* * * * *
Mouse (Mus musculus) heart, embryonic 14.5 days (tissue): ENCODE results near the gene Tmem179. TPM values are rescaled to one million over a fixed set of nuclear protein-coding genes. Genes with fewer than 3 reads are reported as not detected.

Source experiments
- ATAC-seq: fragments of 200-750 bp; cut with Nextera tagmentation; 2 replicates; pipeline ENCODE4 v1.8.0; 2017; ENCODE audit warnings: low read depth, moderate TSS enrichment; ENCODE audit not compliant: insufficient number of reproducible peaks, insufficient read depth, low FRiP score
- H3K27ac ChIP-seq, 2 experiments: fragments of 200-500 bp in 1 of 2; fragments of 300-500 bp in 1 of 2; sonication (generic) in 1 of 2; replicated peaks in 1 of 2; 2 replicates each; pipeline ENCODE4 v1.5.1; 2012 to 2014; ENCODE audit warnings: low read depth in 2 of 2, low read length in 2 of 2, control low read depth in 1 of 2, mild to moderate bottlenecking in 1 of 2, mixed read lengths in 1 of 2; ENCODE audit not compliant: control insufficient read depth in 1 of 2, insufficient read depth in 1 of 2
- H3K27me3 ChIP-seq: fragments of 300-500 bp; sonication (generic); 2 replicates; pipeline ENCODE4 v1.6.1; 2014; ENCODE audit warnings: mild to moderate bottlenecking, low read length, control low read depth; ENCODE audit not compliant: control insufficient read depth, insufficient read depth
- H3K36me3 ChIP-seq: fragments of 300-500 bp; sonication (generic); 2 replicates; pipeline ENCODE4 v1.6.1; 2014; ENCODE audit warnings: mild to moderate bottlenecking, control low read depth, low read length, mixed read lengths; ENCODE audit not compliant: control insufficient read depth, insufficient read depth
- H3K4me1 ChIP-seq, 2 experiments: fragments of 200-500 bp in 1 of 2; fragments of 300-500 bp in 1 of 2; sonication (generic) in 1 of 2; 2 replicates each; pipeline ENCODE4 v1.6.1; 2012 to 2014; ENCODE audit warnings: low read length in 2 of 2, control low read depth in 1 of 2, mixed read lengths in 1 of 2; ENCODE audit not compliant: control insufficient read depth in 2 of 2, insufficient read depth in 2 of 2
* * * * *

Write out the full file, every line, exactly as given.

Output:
Mouse (Mus musculus) heart, embryonic 14.5 days (tissue): ENCODE results near the gene Tmem179. TPM values are rescaled to one million over a fixed set of nuclear protein-coding genes. Genes with fewer than 3 reads are reported as not detected.

Source experiments
- ATAC-seq: fragments of 200-750 bp; cut with Nextera tagmentation; 2 replicates; pipeline ENCODE4 v1.8.0; 2017; ENCODE audit warnings: low read depth, moderate TSS enrichment; ENCODE audit not compliant: insufficient number of reproducible peaks, insufficient read depth, low FRiP score
- H3K27ac ChIP-seq, 2 experiments: fragments of 200-500 bp in 1 of 2; fragments of 300-500 bp in 1 of 2; sonication (generic) in 1 of 2; replicated peaks in 1 of 2; 2 replicates each; pipeline ENCODE4 v1.5.1; 2012 to 2014; ENCODE audit warnings: low read depth in 2 of 2, low read length in 2 of 2, control low read depth in 1 of 2, mild to moderate bottlenecking in 1 of 2, mixed read lengths in 1 of 2; ENCODE audit not compliant: control insufficient read depth in 1 of 2, insufficient read depth in 1 of 2
- H3K27me3 ChIP-seq: fragments of 300-500 bp; sonication (generic); 2 replicates; pipeline ENCODE4 v1.6.1; 2014; ENCODE audit warnings: mild to moderate bottlenecking, low read length, control low read depth; ENCODE audit not compliant: control insufficient read depth, insufficient read depth
- H3K36me3 ChIP-seq: fragments of 300-500 bp; sonication (generic); 2 replicates; pipeline ENCODE4 v1.6.1; 2014; ENCODE audit warnings: mild to moderate bottlenecking, control low read depth, low read length, mixed read lengths; ENCODE audit not compliant: control insufficient read depth, insufficient read depth
- H3K4me1 ChIP-seq, 2 experiments: fragments of 200-500 bp in 1 of 2; fragments of 300-500 bp in 1 of 2; sonication (generic) in 1 of 2; 2 replicates each; pipeline ENCODE4 v1.6.1; 2012 to 2014; ENCODE audit warnings: low read length in 2 of 2, control low read depth in 1 of 2, mixed read lengths in 1 of 2; ENCODE audit not compliant: control insufficient read depth in 2 of 2, insufficient read depth in 2 of 2